Bishop Museum Planned Giving

For over a century, Bishop Museum has cared for the cultural and natural history of Hawai‘i and the Pacific. Founded in 1889 by Charles Reed Bishop in memory of his beloved wife, Princess Bernice Pauahi Bishop, the Museum’s founding collections contain the personal legacies and bequests of the royal Kamehameha and Kalakaua families. For more than one hundred years, Bishop Museum has served as the keeper of these extraordinary Hawaiian cultural treasures.

The Museum’s mission is to be a gathering place and educational center that actively engages people in the presentation, exploration, and preservation of Hawai‘i’s cultural and natural history, as well as its ancestral cultures throughout the Pacific. We depend upon the generosity of our friends and members—people like you—to continue this important work. Today, more than ever, there are many creative and flexible options for you to fulfill both your charitable and financial goals at the Bishop Museum. These gifts can be ones that the Museum can use immediately; others that will pay income back to you while benefiting the Museum, and still others that will take effect sometime in the future. We will be happy to assist in finding the right option for you.

Sample Bequest Language

Just a few sentences in your will or trust are all that is needed to leave a legacy for Bishop Museum. The official legal bequest language for Bishop Museum is: “I, [name], of [city, state, ZIP], give, devise and bequeath to Bishop Museum [written amount or percentage of the estate or description of property] for its unrestricted use and purpose.

Bishop Museum’s Federal Tax ID No. 99 0161980

You may also contact us at (808) 848-4187,, or Bishop Museum’s Planned Giving Office, 1525 Bernice Street, Honolulu, HI 96817 for more information on Bishop Museum’s planned giving programs or to receive a complimentary copy of Leaving a Legacy, Bishop Museum’s planned giving guide.

All inquiries will be kept strictly confidential.

Bishop Museum’s Mary Kawena Pukui Legacy Society

PUKUI GRAPHICSIn 2007 Bishop Museum established the Mary Kawena Pukui Society, to recognize and honor those who have committed to the long-range support of Bishop Museum by including the Museum in their estate plans.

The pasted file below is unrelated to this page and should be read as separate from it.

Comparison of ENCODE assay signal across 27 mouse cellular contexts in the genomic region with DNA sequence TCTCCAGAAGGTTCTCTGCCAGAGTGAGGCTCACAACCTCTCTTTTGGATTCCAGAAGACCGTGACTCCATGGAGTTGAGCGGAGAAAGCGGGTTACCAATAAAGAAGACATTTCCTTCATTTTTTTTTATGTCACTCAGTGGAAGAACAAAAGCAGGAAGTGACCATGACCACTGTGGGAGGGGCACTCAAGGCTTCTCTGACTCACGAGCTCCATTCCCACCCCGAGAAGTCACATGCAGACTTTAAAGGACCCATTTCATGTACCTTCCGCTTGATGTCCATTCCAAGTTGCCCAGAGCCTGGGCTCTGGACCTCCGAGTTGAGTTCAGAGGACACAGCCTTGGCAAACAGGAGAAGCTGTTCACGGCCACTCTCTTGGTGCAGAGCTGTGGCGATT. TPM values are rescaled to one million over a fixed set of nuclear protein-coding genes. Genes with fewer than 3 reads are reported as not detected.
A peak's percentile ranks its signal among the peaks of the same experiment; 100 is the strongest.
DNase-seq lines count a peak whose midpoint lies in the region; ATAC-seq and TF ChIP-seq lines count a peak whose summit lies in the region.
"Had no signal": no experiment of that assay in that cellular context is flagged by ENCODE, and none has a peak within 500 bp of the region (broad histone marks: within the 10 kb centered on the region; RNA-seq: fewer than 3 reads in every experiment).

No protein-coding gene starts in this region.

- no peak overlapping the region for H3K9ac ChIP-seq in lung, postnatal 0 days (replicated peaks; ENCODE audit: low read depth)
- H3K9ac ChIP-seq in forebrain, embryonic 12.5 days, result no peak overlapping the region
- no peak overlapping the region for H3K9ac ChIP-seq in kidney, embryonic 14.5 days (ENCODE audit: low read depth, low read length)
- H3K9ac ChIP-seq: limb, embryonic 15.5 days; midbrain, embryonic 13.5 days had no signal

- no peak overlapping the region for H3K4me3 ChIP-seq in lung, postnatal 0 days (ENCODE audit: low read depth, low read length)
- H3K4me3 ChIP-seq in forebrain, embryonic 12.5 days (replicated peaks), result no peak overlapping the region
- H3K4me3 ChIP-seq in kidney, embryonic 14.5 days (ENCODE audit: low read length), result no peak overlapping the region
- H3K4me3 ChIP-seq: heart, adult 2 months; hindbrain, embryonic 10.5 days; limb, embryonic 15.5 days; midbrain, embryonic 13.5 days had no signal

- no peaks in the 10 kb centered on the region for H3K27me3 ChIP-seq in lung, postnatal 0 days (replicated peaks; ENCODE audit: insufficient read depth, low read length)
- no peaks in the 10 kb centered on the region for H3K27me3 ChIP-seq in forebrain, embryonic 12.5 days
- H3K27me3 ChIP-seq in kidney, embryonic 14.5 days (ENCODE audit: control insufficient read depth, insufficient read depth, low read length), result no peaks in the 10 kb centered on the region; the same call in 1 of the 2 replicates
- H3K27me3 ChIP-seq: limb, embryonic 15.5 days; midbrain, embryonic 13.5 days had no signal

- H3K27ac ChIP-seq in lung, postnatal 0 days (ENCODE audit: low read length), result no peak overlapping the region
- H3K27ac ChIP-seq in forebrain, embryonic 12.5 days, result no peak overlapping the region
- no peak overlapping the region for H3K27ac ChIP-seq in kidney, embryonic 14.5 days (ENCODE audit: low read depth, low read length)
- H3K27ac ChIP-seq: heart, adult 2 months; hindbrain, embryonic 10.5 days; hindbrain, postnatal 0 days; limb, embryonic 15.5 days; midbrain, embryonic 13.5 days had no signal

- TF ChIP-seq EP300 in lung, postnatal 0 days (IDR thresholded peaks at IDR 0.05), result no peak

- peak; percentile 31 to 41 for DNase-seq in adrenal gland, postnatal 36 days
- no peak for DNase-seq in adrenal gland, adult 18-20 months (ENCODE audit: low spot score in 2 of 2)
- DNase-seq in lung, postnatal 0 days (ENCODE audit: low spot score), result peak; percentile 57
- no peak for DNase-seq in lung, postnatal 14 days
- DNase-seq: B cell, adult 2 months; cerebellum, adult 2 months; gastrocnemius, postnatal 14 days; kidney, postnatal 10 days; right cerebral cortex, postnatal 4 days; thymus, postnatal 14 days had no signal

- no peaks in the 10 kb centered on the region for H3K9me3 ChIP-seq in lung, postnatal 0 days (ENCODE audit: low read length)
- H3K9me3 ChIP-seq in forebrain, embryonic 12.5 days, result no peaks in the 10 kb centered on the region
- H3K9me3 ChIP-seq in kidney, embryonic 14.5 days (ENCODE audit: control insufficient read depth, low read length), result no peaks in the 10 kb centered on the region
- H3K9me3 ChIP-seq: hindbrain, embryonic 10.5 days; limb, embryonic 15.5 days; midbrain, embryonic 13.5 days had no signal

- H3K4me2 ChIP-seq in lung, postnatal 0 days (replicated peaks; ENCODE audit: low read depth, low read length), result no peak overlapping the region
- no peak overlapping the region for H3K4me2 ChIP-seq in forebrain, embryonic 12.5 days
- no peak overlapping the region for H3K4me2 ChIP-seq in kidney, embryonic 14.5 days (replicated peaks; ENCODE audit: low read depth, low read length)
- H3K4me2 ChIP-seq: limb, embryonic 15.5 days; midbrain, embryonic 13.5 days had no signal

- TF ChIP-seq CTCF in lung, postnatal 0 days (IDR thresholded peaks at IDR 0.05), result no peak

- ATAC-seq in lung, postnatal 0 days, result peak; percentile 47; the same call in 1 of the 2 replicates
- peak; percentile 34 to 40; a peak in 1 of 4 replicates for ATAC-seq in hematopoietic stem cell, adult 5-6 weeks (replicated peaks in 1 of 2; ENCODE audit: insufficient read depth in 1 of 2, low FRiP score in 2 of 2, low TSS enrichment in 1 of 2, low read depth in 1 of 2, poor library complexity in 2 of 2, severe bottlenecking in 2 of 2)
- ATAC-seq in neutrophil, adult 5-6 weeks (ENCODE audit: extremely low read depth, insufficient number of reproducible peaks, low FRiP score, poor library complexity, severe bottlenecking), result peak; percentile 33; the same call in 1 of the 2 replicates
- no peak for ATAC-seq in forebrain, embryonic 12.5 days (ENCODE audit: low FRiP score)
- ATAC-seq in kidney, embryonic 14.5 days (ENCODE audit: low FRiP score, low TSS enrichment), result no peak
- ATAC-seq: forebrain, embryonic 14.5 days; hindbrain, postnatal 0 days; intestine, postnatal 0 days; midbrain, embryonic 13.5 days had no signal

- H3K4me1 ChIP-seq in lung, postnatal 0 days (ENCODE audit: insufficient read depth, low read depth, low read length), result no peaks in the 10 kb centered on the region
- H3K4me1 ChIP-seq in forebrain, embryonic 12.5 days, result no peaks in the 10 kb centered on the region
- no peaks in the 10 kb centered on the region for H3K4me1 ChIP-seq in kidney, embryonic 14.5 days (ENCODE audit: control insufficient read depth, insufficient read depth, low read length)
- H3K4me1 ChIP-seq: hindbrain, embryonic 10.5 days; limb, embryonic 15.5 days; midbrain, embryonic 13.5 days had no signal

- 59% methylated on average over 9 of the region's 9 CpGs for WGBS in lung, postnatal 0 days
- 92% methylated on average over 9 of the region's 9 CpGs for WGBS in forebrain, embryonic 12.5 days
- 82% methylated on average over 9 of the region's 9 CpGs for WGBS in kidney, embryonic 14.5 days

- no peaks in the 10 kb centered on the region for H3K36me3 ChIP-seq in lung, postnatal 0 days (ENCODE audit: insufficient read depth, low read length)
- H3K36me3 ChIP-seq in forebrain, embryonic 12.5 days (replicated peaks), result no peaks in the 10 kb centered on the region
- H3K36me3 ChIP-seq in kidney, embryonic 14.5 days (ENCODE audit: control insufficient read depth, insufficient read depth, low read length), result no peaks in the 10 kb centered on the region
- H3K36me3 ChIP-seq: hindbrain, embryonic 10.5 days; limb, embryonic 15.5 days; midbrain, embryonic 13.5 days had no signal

The Society is named for Bishop Museum’s foremost patron and noted Hawaiian authority, Mary Kawena Pukui, whose philosophy and life’s work epitomized the mission and vision of Bishop Museum itself. Like Mrs. Pukui, our Society members are building a legacy that will support the Museum’s efforts to care for the cultural and natural heritage of Hawai‘i and the Pacific for generations to come.

Meet Our Donors

Born in Mandan, North Dakota, to Jesse and Erble Brenden, Jeanne moved with her family to Omaha, Nebraska, just before Pearl Harbor was attacked in 1941. While listening to radio accounts of the attack, Jeanne asked where Pearl Harbor was. Her mother replied, “It’s a peaceful place a long, long way from here.”

When Jeanne was studying at the University of Tennessee, the federal government hired her father as a special advisor to the Philippine government. She and her family moved to Manila.

Her father flew to Manila, while Jeanne and her mother sailed on the SS President Wilson liner from California. En route the ship stopped in Hawai’i for eight hours. Jeanne and her mother disembarked and went directly to the Royal Hawaiian Hotel, the only place she knew from listening to Arthur Godfrey’s radio broadcasts in the early 1950s.

At the hotel, they basked in the beauty of Hawai’i. When they finally asked the concierge to call a taxi to return to the ship, he informed them Kalākaua Avenue was closed for the Aloha Week Ho’olaule’a event, and they would have to get a taxi on Kūhiō Avenue. They made it back to the ship just before the gangplank was raised. As Jeanne tossed her lei over the side of the ship, she turned to her mother and said, “Mom, Hawai’i is going to be my home someday. I just know it.”